As far as the Polish People’s Republic (PRL) and the communist years are concerned, support from professional organizations, society members, authorities and Polish emigration in Sweden to the Independent Self-Governing Trade Union (NSZZ) Solidarity (“Solidarność”) and democratic opposition took a number of forms. Before the first independent trade union was established, activists of the Swedish Social Democratic Labour Party had supported the creation of such structures in the Polish People’s Republic (PRL). Furthermore, the Swedish Trade Union Confederation (Landsorganisationen and Sverige – LO), whose members were mainly social democrats, already during the 1980 strikes got in touch with the structures organizing public speeches of Polish workers. Consequently, the Swedish party supported striking workers on an international arena. This help was provided among others by Olof Palme, chairman of the Swedish Social Democratic Labour Party, as well as in the form of financial assistance for organizational purposes and the purchase of printing machines. When martial law was imposed in the Polish People’s Republic and Solidarity together with other opposition groups were declared illegal, Social Democratic and other Swedish trade unions supported the Polish underground democratic opposition in a number of ways. Money and gifts were collected and sent to PRL, and numerous propaganda and information activities were undertaken in Scandinavia, Europe and all over the world. Apart from the assistance provided by the Swedish Trade Union Confederation (LO), support from the Swedish officials and Swedish society was of profound importance to the opposition groups established in the Polish People’s Republic. After martial law had been imposed in PRL, minister Ole Ullsten together with Danish and Norwegian ministers of foreign affairs unanimously criticized restricting civil liberties in the Polish People’s Republic as well as detaining (arresting) of Solidarity leaders and activists. Strong support for the then illegal structures of Solidarity and Polish people was offered by Swedish non-governmental and charity organizations such as the Swedish Red Cross, organization “Save the Children”, Lutheran Help, Free Evangelic Church and Individual Relief. Attention should also be paid to help provided by Swedish people and Swedish educational institutions. Special emphasis should also be placed on support that the democratic opposition groups in the Polish People’s Republic received from their compatriots in Sweden. Two organizations, namely Polish Emigration Council (RUP), consisting of 16 pro-independence organizations, and Polish Emigration Federation (FUP), coordinated aid programmes launched in Sweden to give a hand to Solidarity and the democratic opposition. Last but not least, one mustn’t neglect support from Denmark-based Scandinavian Committee for Independent Poland headed by professor Eugeniusz S. Kruszewski. By the time it was transformed into Polish-Scandinavian Institute in December 1984, the aforementioned Committee had been leading a propaganda campaign, among other things in Sweden, to provide reliable information about political goings-on, the persecuted oppositionists, steps taken by the communist regime and actions taken internationally to help Polish people.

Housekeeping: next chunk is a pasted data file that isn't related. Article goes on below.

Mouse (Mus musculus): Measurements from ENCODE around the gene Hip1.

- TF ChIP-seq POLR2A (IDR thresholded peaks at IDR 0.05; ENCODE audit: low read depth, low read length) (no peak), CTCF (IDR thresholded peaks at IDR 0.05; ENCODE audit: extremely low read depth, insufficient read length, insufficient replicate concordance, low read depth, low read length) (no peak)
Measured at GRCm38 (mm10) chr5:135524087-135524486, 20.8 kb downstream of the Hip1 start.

Archaeological research on the Hanseatic towns established in the Middle Ages in the Baltic region has been conducted on a large scale since the 1980’s. Discoveries made since then allow to formulate a thesis about the cultural unity among the inhabitants of towns situated on the South Baltic coast between the 13th and 15th centuries. Based on selected instances of the urban culture, widely discussed in archaeological sources, the paper is an attempt to prove that a number of similarities can be revealed in various spheres of life led by the inhabitants of towns located in the Baltic region, often situated far away from one another. The analysis covered the following aspects: architecture – quoting the example of tenements with entrance halls which in the 14th century became a common element of the cultural landscape in towns located in the Baltic region; pottery – quoting the example of popular in this part of Europe stoneware and red glazed jugs; and, last but not least, devotional objects – quoting the example of pilgrim badges that revealed evident preferences demonstrated by the pilgrims as to their pilgrimage destinations, paying special attention to supra-regional sanctuaries located in German-speaking area, particularly on the Rhine and the Moza rivers.